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High temperature patterns during seed maturation determine seed yield and quality in oilseed rape (Brassica napus L.) in relation to sulfur nutrition
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  • Lethicia Almeida,
  • Jean Christophe Avice,
  • Annette MORVAN-BERTRAND,
  • Marie Hélène Wagner,
  • María Reyes González-Centeno,
  • Pierre-Louis Teissedre,
  • Jean Jacques Bessoule,
  • Marina Le Guédard,
  • Tae Hwan Kim,
  • Alain Mollier,
  • Sophie Brunel-Muguet
Lethicia Almeida
EVA
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Jean Christophe Avice
EVA
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Annette MORVAN-BERTRAND
EVA
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Marie Hélène Wagner
GEVES
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María Reyes González-Centeno
INRAE USC 1366 Œnologie
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Pierre-Louis Teissedre
INRAE USC 1366 Œnologie
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Jean Jacques Bessoule
UMR5200
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Marina Le Guédard
LEB Aquitaine Transfert-ADERA
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Tae Hwan Kim
Chonnam National University College of Agriculture and Life Sciences
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Alain Mollier
ISPA, Bordeaux Sciences Agro, INRAE
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Sophie Brunel-Muguet
EVA
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Abstract

High temperatures (HTs) during the crop reproductive stage impact seed yield and quality. The changing climate will require consideration of the effects of repeated HT events following evidence for non-additive effects due to beneficial stress memory or amplification of individual event effects. Maturing seeds of the sulfur (S)-demanding crop, oilseed rape, were exposed to several HT sequences that varied in intensity, duration and frequency at the onset of seed maturation. The effects of these sequences in combination with two contrasting S supplies are reported. The results indicated that (i) as the number of HT days in a sequence increased, fatty acid (FA) concentrations decreased, the proportion of unsaturated FAs decreased, seed membranes were damaged, desiccation tolerance was lost, and dormancy increased, regardless of event intensity and (ii) a mild stress event prior to heat peaks had a priming effect on desiccation tolerance and the phytohormones involved in HT-induced thermoinhibition. Low S nutrition amplified or alleviated the effects of the HT sequences due the requirement for S in enhancing seed storage synthesis or inducing stress memory-associated mechanisms. This work provides insights to define thermopriming protocols in relation to the timing of quality building processes and their respective optimal temperature.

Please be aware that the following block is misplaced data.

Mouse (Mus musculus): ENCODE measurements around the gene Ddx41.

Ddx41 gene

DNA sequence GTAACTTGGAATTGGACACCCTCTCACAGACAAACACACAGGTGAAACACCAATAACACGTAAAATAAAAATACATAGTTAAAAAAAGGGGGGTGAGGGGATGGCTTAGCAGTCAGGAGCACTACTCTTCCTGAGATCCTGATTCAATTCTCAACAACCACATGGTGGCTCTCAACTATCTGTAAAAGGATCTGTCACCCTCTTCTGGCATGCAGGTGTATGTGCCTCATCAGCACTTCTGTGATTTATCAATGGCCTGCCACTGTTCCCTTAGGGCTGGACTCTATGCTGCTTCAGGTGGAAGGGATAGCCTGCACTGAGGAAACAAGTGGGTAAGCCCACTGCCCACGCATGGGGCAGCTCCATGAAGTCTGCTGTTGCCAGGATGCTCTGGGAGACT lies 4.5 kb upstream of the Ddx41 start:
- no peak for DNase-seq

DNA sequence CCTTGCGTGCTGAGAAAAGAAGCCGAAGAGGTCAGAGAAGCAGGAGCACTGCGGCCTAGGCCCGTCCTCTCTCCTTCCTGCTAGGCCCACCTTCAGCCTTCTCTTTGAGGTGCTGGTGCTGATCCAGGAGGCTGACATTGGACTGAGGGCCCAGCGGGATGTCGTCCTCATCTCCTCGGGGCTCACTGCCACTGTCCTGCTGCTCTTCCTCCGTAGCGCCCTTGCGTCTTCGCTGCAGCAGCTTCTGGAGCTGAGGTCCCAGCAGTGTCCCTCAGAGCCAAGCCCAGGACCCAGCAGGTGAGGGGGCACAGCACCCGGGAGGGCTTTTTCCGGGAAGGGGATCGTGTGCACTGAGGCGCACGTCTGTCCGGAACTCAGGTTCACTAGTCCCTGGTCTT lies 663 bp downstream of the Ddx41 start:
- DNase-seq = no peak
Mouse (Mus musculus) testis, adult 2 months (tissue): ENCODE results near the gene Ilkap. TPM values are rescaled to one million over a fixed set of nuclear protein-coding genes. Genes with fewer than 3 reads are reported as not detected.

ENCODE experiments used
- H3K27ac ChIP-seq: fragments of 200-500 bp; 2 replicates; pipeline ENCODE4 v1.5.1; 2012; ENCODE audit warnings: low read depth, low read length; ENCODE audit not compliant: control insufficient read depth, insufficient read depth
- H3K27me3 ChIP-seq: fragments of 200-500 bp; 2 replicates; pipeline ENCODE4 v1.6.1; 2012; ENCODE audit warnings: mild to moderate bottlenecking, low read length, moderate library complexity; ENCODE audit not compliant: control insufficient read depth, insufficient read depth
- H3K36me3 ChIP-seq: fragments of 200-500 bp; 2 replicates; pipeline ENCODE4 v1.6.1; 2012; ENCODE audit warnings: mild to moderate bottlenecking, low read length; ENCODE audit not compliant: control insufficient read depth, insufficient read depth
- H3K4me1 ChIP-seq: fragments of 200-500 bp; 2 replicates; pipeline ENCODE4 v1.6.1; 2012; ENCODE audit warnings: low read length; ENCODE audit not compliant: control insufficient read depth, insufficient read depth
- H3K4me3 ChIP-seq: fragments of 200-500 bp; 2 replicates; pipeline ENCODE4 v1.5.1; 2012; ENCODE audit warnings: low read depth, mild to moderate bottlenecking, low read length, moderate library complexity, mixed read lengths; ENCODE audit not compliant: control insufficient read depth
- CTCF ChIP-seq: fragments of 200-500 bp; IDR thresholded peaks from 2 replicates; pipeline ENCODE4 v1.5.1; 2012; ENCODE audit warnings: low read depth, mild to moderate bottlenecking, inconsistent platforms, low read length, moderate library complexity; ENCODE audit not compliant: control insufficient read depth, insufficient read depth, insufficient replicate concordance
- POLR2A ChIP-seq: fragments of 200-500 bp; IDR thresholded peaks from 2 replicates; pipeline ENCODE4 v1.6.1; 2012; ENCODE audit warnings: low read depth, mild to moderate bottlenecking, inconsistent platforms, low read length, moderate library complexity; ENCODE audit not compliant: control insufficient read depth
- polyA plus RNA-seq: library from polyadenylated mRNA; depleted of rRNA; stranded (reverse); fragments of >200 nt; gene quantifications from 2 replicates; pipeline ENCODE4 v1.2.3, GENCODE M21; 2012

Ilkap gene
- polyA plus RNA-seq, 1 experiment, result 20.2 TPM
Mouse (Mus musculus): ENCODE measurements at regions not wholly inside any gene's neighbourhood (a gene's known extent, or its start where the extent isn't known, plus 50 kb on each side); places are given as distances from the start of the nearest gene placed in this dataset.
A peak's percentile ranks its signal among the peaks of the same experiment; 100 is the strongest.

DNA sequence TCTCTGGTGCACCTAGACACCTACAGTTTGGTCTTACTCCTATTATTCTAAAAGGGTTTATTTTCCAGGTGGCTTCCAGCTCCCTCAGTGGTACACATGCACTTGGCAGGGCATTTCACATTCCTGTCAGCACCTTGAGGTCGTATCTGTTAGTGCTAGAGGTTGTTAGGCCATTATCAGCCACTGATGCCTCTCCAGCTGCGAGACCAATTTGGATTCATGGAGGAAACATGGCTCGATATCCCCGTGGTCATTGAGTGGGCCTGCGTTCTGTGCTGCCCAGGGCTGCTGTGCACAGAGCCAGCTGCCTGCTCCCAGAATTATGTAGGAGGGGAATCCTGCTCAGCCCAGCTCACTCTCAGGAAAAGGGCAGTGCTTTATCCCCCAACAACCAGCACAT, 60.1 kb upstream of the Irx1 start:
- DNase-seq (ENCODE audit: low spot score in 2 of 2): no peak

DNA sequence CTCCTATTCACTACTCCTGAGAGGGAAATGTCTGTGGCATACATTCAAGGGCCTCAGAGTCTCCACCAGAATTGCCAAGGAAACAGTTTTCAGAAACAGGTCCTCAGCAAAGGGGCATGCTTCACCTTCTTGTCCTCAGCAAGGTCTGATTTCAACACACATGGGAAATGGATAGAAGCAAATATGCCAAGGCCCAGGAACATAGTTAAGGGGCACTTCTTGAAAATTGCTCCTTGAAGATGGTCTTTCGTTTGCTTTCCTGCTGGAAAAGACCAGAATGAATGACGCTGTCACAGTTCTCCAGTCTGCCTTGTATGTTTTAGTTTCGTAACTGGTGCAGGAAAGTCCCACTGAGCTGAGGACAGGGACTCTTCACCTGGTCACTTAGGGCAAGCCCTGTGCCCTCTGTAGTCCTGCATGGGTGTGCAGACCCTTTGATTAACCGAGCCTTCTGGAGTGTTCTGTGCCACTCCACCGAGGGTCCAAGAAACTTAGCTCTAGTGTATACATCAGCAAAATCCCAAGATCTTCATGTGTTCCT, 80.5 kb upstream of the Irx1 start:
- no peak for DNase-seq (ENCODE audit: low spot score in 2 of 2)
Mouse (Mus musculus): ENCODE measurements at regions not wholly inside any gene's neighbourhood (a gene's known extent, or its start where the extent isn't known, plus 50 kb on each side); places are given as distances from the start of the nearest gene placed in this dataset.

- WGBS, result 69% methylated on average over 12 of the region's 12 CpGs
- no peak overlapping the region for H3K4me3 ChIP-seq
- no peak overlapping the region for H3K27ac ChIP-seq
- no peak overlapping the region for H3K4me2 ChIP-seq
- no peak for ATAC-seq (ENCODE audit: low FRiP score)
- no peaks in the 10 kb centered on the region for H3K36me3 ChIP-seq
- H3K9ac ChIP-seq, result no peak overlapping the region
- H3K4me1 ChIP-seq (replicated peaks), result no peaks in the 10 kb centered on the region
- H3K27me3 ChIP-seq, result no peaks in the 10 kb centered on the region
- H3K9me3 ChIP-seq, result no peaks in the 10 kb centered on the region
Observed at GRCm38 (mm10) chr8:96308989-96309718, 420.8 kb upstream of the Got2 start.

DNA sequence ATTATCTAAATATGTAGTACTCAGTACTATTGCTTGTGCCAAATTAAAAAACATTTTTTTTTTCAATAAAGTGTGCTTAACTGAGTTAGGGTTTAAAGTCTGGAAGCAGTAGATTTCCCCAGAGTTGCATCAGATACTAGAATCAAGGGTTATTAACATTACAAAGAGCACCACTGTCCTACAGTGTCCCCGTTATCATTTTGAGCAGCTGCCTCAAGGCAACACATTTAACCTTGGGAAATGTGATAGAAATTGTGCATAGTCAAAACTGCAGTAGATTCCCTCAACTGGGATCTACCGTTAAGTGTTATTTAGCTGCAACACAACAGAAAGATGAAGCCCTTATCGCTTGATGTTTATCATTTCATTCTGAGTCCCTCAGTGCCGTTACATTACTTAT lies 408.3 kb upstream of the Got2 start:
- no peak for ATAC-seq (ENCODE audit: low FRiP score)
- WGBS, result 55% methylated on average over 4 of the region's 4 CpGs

Peer review status:UNDER REVIEW

29 May 2020Submitted to Plant, Cell & Environment
29 May 2020Assigned to Editor
29 May 2020Submission Checks Completed
02 Jun 2020Reviewer(s) Assigned
13 Jun 2020Review(s) Completed, Editorial Evaluation Pending